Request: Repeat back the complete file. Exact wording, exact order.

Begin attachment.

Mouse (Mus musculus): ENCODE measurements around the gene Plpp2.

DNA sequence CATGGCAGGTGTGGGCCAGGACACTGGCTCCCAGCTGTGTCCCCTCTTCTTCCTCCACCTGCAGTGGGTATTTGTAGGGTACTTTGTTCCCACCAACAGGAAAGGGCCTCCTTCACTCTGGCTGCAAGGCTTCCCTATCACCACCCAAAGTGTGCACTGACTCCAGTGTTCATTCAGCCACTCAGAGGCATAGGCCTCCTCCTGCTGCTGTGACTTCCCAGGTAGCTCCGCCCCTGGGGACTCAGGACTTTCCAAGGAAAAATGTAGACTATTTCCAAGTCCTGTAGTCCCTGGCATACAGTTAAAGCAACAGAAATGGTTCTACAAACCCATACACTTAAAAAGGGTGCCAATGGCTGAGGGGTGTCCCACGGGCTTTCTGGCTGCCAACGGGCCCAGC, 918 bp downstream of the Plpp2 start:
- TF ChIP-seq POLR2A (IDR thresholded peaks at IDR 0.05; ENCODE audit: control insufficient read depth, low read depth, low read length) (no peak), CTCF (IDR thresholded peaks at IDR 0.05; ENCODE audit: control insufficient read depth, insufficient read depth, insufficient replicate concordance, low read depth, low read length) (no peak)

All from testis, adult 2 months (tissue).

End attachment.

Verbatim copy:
Mouse (Mus musculus): ENCODE measurements around the gene Plpp2.

DNA sequence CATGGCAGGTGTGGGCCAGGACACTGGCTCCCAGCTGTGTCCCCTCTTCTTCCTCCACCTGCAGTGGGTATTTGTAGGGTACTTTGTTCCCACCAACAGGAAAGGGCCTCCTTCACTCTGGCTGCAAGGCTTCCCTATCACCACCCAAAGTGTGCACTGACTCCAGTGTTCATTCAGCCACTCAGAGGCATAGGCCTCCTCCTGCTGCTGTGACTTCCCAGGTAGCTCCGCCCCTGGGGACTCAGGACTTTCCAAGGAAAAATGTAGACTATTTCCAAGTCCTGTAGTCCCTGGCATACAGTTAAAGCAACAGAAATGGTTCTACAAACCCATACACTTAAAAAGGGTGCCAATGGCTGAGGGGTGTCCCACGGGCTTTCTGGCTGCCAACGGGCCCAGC, 918 bp downstream of the Plpp2 start:
- TF ChIP-seq POLR2A (IDR thresholded peaks at IDR 0.05; ENCODE audit: control insufficient read depth, low read depth, low read length) (no peak), CTCF (IDR thresholded peaks at IDR 0.05; ENCODE audit: control insufficient read depth, insufficient read depth, insufficient replicate concordance, low read depth, low read length) (no peak)

All from testis, adult 2 months (tissue).